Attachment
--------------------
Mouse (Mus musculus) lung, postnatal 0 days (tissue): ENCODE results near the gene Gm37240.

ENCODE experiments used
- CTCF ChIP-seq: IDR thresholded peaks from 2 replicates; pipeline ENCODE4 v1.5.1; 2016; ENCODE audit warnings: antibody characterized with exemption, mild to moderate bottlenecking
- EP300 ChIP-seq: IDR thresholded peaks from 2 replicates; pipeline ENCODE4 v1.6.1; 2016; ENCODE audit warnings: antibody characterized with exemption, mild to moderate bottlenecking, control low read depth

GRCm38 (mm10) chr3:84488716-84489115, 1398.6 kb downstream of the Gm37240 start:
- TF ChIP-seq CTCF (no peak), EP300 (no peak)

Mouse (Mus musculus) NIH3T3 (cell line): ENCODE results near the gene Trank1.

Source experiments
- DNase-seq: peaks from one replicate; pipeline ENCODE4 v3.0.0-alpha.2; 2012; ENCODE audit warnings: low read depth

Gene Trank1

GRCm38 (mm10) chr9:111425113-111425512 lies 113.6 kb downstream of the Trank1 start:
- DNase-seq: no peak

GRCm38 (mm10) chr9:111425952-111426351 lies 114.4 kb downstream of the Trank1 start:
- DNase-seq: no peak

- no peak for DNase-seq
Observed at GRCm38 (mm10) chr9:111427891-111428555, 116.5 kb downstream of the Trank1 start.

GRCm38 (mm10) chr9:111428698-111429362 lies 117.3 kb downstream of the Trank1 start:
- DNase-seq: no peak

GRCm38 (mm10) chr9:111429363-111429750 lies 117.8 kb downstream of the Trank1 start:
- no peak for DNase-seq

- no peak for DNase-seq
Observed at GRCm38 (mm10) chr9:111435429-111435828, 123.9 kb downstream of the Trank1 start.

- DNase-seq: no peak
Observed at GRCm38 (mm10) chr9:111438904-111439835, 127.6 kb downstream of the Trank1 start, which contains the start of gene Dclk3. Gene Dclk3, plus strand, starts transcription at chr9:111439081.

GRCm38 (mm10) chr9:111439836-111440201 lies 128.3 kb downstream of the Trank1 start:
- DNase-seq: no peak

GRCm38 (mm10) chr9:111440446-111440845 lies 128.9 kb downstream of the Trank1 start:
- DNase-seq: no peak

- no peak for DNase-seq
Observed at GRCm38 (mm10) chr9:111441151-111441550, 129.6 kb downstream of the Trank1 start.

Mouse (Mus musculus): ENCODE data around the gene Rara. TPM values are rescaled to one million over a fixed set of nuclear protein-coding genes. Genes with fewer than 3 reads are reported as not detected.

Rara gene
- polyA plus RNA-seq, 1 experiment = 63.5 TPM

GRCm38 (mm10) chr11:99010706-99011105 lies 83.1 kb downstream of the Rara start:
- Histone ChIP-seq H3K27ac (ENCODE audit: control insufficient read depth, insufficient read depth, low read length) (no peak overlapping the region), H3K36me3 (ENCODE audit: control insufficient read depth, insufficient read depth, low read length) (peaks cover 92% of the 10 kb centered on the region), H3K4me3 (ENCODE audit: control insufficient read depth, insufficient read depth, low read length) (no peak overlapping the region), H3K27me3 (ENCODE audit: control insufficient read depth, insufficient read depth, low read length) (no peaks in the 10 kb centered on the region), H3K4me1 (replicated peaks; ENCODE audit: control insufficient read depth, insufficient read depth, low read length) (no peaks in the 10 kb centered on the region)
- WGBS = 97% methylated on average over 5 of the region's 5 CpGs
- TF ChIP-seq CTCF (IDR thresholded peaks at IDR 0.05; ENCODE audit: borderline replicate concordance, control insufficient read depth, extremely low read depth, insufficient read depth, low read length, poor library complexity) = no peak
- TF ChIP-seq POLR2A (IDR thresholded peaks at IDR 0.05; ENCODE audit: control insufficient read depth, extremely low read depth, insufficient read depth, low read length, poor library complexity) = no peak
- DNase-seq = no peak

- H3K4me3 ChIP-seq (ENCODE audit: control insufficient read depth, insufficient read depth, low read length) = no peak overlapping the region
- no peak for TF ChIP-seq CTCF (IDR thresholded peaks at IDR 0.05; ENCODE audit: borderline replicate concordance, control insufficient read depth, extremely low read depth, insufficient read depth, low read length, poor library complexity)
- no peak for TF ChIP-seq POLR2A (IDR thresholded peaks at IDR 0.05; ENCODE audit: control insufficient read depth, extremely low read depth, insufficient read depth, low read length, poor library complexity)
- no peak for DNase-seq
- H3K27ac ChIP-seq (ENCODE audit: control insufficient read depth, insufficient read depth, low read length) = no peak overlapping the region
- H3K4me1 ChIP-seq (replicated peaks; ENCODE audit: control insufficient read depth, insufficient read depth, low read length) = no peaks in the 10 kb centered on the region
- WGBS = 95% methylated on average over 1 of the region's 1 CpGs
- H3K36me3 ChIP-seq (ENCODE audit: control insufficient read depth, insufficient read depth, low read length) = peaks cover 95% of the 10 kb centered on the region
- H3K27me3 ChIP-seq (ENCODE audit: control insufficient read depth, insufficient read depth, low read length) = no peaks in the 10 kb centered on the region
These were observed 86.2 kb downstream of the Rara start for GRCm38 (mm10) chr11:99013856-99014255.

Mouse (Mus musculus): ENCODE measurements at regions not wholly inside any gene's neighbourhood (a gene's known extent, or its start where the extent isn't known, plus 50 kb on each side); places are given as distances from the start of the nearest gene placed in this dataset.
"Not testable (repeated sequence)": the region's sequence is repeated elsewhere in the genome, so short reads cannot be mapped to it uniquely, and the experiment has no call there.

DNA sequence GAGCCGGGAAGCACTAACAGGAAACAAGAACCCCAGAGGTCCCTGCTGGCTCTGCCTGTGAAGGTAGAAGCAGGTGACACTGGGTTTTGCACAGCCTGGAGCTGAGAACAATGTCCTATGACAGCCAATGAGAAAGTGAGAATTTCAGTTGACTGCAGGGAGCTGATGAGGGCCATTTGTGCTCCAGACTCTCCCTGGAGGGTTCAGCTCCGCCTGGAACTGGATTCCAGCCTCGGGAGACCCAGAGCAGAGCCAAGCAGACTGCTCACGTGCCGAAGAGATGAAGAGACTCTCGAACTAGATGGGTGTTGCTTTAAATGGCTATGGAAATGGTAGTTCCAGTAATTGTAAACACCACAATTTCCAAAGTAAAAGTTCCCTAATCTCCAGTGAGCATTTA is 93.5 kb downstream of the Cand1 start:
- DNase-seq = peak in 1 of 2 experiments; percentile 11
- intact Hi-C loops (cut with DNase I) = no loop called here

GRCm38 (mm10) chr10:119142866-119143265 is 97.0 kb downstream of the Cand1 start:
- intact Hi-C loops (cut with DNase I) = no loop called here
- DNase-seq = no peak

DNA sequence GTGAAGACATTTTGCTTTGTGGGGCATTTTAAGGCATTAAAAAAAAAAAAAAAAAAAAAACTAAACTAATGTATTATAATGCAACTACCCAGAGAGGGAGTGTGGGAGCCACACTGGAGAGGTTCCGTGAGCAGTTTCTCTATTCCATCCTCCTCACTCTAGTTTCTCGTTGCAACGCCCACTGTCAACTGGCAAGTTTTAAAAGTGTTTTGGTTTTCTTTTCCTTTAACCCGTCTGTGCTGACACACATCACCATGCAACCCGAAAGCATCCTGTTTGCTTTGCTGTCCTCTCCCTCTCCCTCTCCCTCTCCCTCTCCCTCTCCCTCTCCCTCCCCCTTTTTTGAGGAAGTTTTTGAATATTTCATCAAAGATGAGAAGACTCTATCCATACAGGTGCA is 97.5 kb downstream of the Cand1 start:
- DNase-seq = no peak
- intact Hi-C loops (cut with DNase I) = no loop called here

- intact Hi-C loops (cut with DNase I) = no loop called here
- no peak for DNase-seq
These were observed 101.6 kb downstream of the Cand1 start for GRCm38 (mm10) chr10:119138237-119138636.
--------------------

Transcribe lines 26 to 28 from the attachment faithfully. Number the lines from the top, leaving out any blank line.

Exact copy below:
- DNase-seq: no peak

GRCm38 (mm10) chr9:111440446-111440845 lies 128.9 kb downstream of the Trank1 start:
- DNase-seq: no peak